Plans to introduce measures to tackle violence against women and girls and reduce antisocial behaviour have been welcomed by Staffordshire Police Federation chair Lee Robinson.

Lee was speaking after Labour leader Sir Keir Starmer unveiled his party’s plans for police reform during a visit to Stoke-on-Trent.

In a speech at Port Vale FC, Sir Keir said: “Policing must start to serve women and minorities, no more excuses.

“Modernising the police is also the first step we need to take on halving violence amongst women and girls.”

He said a Labour government would place specialist domestic abuse workers responding to 999 calls in every police control room, and set up a specialist rape unit “in every police force”.

Sir Keir vowed to “reverse the collapse in the proportion of crime solved”and halve levels of violence against women and girls within a decade if he wins power at the next general election.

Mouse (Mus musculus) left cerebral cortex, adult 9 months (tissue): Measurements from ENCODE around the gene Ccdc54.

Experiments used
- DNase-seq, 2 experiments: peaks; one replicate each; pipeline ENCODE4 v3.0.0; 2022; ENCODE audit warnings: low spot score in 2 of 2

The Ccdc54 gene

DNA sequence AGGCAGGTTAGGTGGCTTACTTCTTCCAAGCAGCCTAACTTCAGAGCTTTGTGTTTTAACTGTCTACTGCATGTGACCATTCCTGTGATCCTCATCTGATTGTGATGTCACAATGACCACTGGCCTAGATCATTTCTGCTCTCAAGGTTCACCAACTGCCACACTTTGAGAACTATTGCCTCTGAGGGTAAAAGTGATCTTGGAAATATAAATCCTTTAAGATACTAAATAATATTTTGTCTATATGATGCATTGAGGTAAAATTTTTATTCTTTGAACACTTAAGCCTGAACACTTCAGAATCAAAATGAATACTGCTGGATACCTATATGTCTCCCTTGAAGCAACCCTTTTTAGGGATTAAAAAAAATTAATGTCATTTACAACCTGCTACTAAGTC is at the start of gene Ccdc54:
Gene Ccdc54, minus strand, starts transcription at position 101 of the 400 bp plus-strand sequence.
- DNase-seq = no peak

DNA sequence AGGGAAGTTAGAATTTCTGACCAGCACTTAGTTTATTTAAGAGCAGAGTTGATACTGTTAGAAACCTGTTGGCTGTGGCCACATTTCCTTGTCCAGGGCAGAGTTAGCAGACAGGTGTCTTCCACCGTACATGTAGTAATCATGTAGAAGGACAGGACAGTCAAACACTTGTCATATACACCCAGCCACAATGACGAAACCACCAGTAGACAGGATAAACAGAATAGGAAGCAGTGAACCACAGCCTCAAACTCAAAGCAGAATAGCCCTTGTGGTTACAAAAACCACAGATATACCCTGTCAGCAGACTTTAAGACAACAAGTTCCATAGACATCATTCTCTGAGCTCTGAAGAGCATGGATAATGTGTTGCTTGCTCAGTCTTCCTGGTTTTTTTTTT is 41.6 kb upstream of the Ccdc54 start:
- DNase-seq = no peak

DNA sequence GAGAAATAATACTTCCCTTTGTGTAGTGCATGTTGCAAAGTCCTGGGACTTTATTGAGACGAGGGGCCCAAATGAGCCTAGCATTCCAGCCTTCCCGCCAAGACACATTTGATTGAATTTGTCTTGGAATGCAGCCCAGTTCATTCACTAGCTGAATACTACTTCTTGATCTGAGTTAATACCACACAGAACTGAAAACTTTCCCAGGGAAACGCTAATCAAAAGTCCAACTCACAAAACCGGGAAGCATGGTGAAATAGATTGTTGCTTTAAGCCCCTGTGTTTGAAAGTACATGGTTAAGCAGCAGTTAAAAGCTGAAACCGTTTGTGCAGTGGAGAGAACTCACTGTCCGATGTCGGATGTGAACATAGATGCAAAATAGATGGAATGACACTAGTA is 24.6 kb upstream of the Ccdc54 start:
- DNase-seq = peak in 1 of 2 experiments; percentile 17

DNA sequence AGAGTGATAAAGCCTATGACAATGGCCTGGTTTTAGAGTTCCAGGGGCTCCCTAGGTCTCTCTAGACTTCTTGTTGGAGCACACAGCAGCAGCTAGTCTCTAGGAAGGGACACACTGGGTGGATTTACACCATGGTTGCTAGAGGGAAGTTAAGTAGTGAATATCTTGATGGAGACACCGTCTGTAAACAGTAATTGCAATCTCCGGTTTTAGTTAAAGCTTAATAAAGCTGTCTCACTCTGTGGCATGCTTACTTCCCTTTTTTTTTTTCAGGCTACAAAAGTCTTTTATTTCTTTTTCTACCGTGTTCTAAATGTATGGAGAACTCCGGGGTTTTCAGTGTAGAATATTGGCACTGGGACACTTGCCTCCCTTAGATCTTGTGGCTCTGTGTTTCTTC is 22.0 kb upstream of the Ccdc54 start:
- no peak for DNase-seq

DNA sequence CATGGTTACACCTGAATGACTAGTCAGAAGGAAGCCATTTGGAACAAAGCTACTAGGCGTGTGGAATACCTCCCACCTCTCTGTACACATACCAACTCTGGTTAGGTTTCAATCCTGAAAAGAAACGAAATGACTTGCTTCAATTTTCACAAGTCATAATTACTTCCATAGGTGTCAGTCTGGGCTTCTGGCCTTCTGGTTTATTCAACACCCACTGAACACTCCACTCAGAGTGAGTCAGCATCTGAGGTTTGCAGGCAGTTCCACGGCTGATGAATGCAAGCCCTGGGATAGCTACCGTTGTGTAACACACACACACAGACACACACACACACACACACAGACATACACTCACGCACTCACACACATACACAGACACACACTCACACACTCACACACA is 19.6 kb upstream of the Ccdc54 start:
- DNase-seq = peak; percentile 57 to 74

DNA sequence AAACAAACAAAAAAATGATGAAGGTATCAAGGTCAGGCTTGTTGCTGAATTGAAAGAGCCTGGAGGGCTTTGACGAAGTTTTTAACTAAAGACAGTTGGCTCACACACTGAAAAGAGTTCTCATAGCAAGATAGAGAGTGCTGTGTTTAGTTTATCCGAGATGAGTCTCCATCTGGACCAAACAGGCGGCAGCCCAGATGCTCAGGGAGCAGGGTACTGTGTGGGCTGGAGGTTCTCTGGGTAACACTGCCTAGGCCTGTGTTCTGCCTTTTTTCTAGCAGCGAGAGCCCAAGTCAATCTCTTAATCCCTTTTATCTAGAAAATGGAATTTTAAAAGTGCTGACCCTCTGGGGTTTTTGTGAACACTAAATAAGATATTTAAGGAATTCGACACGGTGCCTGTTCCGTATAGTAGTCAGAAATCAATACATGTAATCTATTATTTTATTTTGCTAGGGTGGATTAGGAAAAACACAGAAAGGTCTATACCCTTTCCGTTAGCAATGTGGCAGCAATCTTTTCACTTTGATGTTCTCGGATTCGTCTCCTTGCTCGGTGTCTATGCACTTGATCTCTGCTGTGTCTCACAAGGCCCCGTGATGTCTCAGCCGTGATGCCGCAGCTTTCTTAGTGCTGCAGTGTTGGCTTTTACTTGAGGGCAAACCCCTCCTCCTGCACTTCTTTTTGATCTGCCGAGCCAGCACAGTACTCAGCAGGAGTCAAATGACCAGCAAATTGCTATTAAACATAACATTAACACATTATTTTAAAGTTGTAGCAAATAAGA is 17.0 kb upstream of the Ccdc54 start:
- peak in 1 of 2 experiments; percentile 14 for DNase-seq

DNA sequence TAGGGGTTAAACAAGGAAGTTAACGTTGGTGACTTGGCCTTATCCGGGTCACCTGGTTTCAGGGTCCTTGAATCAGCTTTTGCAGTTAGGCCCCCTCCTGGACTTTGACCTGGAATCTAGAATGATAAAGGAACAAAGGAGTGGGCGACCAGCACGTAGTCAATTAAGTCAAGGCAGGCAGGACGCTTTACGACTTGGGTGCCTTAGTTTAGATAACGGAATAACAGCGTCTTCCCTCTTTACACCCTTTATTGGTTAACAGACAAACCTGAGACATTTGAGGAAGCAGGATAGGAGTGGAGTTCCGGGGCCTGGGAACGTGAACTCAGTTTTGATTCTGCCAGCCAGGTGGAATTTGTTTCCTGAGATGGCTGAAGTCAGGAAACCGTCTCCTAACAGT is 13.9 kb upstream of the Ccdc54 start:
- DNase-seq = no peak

He also pledged to halve serious violent crime and raise confidence in the police and criminal justice system after Baroness Casey’s report on the Metropolitan Police.

Sir Keir said the importance of  “visible neighbourhood police” was “crystal clear” and repeated a promise to recruit 13,000 extra officers and “get more police on the beat”.

He said Labour would also prioritise “fighting the virus that is anti-social behaviour: fly-tipping, off-road biking in rural areas, drugs”.

Sir Keir said policing “must change” but he warned: “It’s going to be a long, hard road.”

Lee said he welcomed reforms that would target men who commit acts of violence against women and girls and get more officers back out on the beat.

He explained: “Policing has been under tremendous pressure for many years but our members are determined to deliver the best possible service for the people of Staffordshire.

“We need to make it clear that violent crime of any kind is totally unacceptable and will not be tolerated.

“We welcome any proposals that help the police target violent offenders and protect the victims of such horrendous crimes.

“Getting more officers on the streets will help reduce crime and antisocial behaviour and also restore public trust and confidence in the police so must be treated as a priority.”